Things might get weird on Earth over the next few days, following some intense solar activity.
Even though the sun is reaching the point in its 11-year cycle of activity during which it is supposed to have the least activity, NASA’s Solar Dynamics Observatory spotted solar flares this week that were some of the most powerful possible and sent radiation shooting toward us. The sun also burst out with coronal mass ejections, streams of particles that can gush in the direction of Earth. Both of these kinds of discharges can wreak havoc on our satellites and have other effects on our planet.
On Wednesday, the space agency reported, the sun erupted in a solar flare shortly after 5 a.m. EDT and then again around 8 a.m., with the SDO capturing images of both. The flares were ranked in the X-class, the most intense class of solar flares.
The first flare was labeled as an X2.2, in which the number further measures strength. The second reached X9.3, meaning it was about four times more intense than the first.
“The X9.3 flare was the largest flare so far in the current solar cycle, the approximately 11-year-cycle during which the sun’s activity waxes and wanes,” NASA said. “The current solar cycle began in December 2008, and is now decreasing in intensity and heading toward solar minimum. This is a phase when such eruptions on the sun are increasingly rare, but history has shown that they can nonetheless be intense.”
Those two came a couple of days after a solar flare on Sept. 4 that was a mid-level flare, in the M-class. NASA rated it as an M5.5 flare, explaining that the M-class represents flares that are “a tenth of the size of the most intense flares, the X-class flares.” It came from the same region as the ones that burst on Sept. 6.
The Space Weather Prediction Center within the National Oceanic and Atmospheric Administration has put a watch in effect for a “strong geomagnetic storm” between today and Saturday, warning that the material from coronal mass ejections are scheduled to arrive at Earth. The center was forecasting a 75 percent chance of a minor radio blackout and an 85 percent chance of a solar radiation storm. According to the SWPC, satellites in low-Earth orbit might experience more drag and have to be reoriented, and there could be issues with satellite and low-frequency radio navigation.
There might be a more visual consequence: auroras. The center said with strong geomagnetic storms, which are labeled “G3” on NOAA’s space weather scale, auroras have been spotted as far south as Illinois and Oregon, even though it is typically a phenomenon seen only at the more northern latitudes, toward the poles.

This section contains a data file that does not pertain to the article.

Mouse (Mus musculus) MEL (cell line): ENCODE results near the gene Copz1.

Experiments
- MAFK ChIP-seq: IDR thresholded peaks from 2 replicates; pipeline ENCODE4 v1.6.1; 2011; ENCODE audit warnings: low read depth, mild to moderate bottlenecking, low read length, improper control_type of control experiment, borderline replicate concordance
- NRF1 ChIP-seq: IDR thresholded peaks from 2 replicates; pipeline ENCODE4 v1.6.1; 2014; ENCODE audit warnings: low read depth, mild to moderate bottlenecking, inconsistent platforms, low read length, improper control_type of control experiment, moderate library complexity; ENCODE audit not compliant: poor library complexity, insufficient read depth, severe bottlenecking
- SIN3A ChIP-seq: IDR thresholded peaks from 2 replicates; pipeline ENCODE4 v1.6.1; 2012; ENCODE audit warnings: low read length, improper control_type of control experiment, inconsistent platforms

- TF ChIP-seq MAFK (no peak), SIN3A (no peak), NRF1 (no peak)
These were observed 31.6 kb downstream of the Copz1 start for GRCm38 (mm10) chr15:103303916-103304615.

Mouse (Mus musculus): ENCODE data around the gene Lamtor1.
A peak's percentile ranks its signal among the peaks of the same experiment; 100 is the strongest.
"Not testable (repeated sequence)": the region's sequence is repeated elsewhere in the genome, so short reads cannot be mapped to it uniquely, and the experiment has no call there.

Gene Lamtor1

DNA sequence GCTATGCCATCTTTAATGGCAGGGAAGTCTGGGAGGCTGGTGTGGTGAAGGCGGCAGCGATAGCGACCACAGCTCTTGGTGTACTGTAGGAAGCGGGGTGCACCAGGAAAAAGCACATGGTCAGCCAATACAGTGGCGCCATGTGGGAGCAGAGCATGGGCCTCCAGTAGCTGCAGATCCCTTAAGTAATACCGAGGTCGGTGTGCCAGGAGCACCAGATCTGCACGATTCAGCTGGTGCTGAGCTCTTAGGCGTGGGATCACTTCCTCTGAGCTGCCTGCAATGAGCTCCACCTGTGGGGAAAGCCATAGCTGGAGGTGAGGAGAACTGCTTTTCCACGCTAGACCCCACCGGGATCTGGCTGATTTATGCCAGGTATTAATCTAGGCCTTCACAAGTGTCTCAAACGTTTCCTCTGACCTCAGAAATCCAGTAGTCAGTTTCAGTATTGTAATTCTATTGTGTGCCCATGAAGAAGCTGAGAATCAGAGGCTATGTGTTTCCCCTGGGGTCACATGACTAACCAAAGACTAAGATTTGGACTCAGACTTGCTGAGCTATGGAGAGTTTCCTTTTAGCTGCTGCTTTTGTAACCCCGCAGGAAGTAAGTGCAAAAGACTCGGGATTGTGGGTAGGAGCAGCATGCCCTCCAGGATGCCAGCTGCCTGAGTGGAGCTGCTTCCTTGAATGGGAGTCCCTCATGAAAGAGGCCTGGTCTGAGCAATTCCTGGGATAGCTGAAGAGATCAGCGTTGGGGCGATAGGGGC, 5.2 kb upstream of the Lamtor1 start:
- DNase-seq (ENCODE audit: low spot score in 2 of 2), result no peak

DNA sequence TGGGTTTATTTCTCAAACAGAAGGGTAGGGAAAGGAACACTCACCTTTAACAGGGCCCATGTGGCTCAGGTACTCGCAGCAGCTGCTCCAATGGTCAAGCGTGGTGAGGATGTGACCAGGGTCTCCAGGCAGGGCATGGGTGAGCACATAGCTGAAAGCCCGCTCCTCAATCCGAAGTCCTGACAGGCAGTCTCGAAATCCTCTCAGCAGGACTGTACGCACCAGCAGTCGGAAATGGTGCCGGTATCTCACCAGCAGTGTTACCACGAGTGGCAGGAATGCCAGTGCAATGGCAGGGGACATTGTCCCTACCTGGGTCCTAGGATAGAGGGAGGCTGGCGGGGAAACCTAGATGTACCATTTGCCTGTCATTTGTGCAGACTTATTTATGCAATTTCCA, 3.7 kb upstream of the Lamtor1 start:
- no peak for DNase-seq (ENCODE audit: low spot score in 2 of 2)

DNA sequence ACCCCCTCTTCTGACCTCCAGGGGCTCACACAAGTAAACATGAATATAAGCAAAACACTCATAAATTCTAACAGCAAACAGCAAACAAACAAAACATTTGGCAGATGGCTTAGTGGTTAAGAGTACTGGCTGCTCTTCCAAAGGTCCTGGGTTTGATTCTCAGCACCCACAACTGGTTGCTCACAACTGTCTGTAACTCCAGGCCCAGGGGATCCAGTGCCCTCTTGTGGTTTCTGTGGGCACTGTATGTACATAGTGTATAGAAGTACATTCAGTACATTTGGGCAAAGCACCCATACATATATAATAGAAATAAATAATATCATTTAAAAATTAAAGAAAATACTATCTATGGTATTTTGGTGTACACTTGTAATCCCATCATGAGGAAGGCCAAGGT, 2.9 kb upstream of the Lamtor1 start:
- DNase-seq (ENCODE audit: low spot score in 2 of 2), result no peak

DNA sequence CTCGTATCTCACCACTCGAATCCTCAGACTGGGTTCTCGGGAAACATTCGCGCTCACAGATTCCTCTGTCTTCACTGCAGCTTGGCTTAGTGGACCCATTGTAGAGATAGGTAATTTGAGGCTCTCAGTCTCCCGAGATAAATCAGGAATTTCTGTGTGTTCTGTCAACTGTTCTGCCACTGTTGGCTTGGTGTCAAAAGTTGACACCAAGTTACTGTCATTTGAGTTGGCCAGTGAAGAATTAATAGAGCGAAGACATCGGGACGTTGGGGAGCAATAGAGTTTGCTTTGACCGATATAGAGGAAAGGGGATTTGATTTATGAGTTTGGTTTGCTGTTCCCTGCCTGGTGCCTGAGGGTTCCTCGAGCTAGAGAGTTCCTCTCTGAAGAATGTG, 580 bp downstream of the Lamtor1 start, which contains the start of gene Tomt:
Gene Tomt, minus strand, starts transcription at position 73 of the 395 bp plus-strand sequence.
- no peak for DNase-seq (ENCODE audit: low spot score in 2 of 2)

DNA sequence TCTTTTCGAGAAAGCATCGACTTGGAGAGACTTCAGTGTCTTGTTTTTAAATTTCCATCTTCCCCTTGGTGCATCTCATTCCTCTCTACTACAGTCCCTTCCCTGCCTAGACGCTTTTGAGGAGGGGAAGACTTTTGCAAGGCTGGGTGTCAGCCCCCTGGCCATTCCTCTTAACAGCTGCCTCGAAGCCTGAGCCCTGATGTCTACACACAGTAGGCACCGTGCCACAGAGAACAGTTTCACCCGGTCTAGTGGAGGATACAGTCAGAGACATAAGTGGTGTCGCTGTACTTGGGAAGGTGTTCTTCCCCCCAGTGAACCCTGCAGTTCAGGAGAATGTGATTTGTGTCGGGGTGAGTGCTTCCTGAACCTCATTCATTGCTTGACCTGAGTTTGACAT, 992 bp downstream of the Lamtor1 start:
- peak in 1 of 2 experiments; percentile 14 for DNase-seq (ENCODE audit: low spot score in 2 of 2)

All these effects come when the charged particles and radiation from the sun’s ejected material reach Earth and interact with the electronics in space and with our planet’s magnetic field.
The highest level of a geomagnetic storm is a G5, at which point there are severe and widespread problems with power grids, intense satellite disruption and navigation systems knocked out for hours or days.
It’s possible that there will be ecological consequences with the coming geomagnetic storm as well. A group of scientists reported this month their theory that geomagnetic storms can cause whale strandings, because whales have a magnetic sense that helps them navigate and solar eruptions can interfere with Earth’s magnetic field. In their research, the team was using 29 incidents from last year in which sperm whales became stranded in shallow water, washing up on the shore and dying. Those whale strandings coincided with solar activity that affected Earth.
One of the researchers, Klaus Vanselow, told International Business Times that it’s possible migrating whales like sperm whales and pilot whales could be affected by the geomagnetic storm taking place over the next few days.
During his research, the whale victims were all male and most were young, so they did not have as much navigational experience as others, particularly up north where geomagnetic storms are felt more intensely — hence why auroras tend to appear closer to the poles than to other latitudes.
But other circumstances may have to come together with the geomagnetic storm to cause the whales to wash up.
“Environmental and biological factors can support strandings,” Vanselow said. “I think stress is a good factor for mis-navigation,” including disruption from ships, noise and plastic pollution. “In the past I found over 30 strandings theories and a combination of different factors is thinkable. I think it is a wide field of research, and not solved until now.”
Posted with permission from International Business Times